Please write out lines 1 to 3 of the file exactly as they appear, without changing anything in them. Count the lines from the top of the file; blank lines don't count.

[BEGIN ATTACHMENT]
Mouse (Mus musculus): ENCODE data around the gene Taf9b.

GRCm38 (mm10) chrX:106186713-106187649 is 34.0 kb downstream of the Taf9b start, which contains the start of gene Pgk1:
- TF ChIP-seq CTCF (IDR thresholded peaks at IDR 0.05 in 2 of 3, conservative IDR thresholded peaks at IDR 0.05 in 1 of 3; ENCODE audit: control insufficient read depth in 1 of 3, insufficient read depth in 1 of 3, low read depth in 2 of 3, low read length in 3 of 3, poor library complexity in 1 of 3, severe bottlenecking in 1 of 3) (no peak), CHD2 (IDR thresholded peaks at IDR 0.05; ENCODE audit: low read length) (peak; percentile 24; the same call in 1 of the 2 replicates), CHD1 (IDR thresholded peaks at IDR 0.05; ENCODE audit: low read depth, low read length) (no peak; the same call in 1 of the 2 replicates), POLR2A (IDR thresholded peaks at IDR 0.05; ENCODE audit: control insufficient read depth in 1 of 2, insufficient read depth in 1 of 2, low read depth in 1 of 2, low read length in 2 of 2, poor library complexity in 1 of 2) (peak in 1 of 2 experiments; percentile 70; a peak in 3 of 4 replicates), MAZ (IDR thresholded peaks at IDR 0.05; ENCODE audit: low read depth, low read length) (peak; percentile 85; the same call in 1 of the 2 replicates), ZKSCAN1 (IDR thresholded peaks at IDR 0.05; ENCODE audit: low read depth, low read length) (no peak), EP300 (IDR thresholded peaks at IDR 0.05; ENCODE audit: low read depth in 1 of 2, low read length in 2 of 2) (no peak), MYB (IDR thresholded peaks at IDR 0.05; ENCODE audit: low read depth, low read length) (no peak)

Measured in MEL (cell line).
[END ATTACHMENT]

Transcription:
Mouse (Mus musculus): ENCODE data around the gene Taf9b.

GRCm38 (mm10) chrX:106186713-106187649 is 34.0 kb downstream of the Taf9b start, which contains the start of gene Pgk1:
- TF ChIP-seq CTCF (IDR thresholded peaks at IDR 0.05 in 2 of 3, conservative IDR thresholded peaks at IDR 0.05 in 1 of 3; ENCODE audit: control insufficient read depth in 1 of 3, insufficient read depth in 1 of 3, low read depth in 2 of 3, low read length in 3 of 3, poor library complexity in 1 of 3, severe bottlenecking in 1 of 3) (no peak), CHD2 (IDR thresholded peaks at IDR 0.05; ENCODE audit: low read length) (peak; percentile 24; the same call in 1 of the 2 replicates), CHD1 (IDR thresholded peaks at IDR 0.05; ENCODE audit: low read depth, low read length) (no peak; the same call in 1 of the 2 replicates), POLR2A (IDR thresholded peaks at IDR 0.05; ENCODE audit: control insufficient read depth in 1 of 2, insufficient read depth in 1 of 2, low read depth in 1 of 2, low read length in 2 of 2, poor library complexity in 1 of 2) (peak in 1 of 2 experiments; percentile 70; a peak in 3 of 4 replicates), MAZ (IDR thresholded peaks at IDR 0.05; ENCODE audit: low read depth, low read length) (peak; percentile 85; the same call in 1 of the 2 replicates), ZKSCAN1 (IDR thresholded peaks at IDR 0.05; ENCODE audit: low read depth, low read length) (no peak), EP300 (IDR thresholded peaks at IDR 0.05; ENCODE audit: low read depth in 1 of 2, low read length in 2 of 2) (no peak), MYB (IDR thresholded peaks at IDR 0.05; ENCODE audit: low read depth, low read length) (no peak)